What are my current projects missing — stuff that this old recording has? I think I tend to put off projects, wanting them to be a cohesive, structured event. For example, rather than knocking out a guitar part here and there, I’d rather have an entire “guitar recording day,” where I set everything up, get great guitar tone, and record for hours.
When I recorded this album, I literally worked on it for a few minutes when I got home from school, or maybe an hour or two on the weekends. I worked on it because I LOVED it, not because I felt obligated to.
I could stand to remember that in my projects today.
Reboot Technique #3:
Listen to Good Stuff
If going the nostalgic route doesn’t do it for you, maybe you just need to immerse yourself in some really good music. Go back and find that album that you haven’t listened to in a while, the one you love. Or maybe buy a new album, maybe one that everyone raves about but you never got around to listening to.
Try to do this without doing anything else. I listen to music while I work out or check email or clean up the studio, but I don’t really listen to the music when I’m doing ten other things.
Put yourself in a place where you can listen critically to the music, where you can ask questions like “How did they get that guitar sound?” or “I wonder how they got the background vocals to sound like that?”
Asking these questions gets your brain thinking creatively. Before you know it, you’ve got a bunch of ideas for things you can try next time you’re in the studio. Sometimes it just takes a good recording to shake loose the cobwebs and get the creative juices flowing again.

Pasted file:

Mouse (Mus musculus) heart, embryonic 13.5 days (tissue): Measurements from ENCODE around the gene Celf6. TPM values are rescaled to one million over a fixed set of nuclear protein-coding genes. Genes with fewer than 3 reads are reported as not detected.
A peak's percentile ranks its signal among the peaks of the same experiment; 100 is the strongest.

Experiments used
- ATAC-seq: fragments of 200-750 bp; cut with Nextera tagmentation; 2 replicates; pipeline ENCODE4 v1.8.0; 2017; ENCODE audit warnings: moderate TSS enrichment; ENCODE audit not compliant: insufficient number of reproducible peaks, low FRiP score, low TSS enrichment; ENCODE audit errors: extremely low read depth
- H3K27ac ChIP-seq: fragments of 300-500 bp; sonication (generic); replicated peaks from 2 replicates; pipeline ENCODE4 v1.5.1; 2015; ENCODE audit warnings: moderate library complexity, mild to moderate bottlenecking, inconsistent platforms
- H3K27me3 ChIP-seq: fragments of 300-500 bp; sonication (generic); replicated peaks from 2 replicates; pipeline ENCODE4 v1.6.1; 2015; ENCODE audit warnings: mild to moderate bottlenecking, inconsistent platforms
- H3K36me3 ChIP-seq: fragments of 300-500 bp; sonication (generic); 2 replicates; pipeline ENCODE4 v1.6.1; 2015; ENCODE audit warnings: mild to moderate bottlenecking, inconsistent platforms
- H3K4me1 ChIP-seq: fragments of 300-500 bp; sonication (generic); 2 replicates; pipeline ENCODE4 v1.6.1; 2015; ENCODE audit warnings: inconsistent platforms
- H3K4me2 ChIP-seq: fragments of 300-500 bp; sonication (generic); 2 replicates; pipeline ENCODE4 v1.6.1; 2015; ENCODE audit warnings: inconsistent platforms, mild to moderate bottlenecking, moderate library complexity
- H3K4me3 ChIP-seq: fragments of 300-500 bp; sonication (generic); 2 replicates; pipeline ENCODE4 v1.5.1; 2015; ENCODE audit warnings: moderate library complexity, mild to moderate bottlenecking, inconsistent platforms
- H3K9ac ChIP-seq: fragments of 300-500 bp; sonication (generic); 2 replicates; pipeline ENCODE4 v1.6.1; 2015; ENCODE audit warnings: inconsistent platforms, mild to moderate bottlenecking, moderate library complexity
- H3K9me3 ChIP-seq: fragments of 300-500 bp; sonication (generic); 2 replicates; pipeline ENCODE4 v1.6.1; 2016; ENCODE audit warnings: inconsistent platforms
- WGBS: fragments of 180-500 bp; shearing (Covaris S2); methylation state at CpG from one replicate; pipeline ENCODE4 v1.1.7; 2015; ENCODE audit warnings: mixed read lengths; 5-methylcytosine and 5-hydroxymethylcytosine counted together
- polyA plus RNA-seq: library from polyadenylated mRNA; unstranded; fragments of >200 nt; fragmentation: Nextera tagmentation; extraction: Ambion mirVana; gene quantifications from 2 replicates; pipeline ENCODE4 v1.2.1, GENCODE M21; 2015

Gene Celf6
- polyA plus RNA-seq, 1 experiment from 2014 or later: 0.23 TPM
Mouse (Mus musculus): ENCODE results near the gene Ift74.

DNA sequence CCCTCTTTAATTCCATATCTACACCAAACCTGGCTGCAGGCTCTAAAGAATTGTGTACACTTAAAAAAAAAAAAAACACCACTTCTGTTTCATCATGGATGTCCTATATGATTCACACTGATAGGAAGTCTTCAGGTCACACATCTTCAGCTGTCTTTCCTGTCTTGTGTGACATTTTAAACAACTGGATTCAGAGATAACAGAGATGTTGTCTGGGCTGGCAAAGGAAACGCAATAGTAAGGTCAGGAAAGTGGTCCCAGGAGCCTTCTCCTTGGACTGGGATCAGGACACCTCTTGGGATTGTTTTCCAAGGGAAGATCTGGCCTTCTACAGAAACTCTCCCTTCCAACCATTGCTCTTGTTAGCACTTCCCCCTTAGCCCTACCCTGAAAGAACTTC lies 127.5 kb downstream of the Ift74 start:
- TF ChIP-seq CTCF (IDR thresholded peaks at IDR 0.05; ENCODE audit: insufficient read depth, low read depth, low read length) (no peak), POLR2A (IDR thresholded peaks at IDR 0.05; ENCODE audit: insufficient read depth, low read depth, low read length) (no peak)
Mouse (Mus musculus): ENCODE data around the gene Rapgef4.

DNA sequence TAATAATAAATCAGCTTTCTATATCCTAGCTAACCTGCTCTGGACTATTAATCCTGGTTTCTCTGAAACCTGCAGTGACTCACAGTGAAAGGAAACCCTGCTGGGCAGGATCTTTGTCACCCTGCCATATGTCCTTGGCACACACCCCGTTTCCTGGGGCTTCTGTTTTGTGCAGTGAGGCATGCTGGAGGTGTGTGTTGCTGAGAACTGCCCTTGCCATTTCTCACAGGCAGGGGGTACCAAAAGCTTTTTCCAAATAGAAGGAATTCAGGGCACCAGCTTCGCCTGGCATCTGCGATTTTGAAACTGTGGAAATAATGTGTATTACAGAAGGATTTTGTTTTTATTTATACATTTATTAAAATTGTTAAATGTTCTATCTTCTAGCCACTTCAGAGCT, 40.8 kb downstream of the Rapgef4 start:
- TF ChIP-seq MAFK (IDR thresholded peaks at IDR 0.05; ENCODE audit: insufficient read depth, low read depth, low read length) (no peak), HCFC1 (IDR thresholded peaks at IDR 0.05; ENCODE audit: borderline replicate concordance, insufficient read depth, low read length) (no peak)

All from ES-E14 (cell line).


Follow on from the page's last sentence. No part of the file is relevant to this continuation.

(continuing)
Reboot Technique #4:
Early Mornin’ Studio Action
This one won’t appeal to everyone, but if you’re working a day job, and you simply don’t have time to do a lot of recording.
Try getting up early once or twice a week and spending an hour or two in the studio.
I heard one guy say, “Be selfish with your time at 5 am.”
If you struggle with finding time to record, without neglecting your job and family, maybe you need to spend some time working on your music in the wee hours of the morning.
This does two things:
1) It forces you to take intentional action on a project your working on, and
2) It keeps you from wasting time. If you know you’ve got to hop in the shower and get ready for work at 7 am, then when you sit down in the studio at 6 am, you’re forced to be highly focused for one hour.
I launched a class called One-Hour Challenges a while back. The premise of the class was that you can accomplish a crap-load of stuff in your studio in just one hour. Over the course of several months, I gave myself regular One-hour challenges. I would set a timer for one hour when I walked in the studio, and one hour later I’d be done.
You know what happens when you do this? You get stuff done. You’d be shocked how much can happen with 60 minutes of good old-fashioned focus.
You don’t have to get up early to work against a timer, but it’s worth a try.
Reboot Technique #5:
Fill Your Brain
Do you like to read? Or maybe listen to podcasts? I’ve done a lot of both lately. I read the occasional recording book, lots of blogs online, and I listen to a fair number of podcasts, too.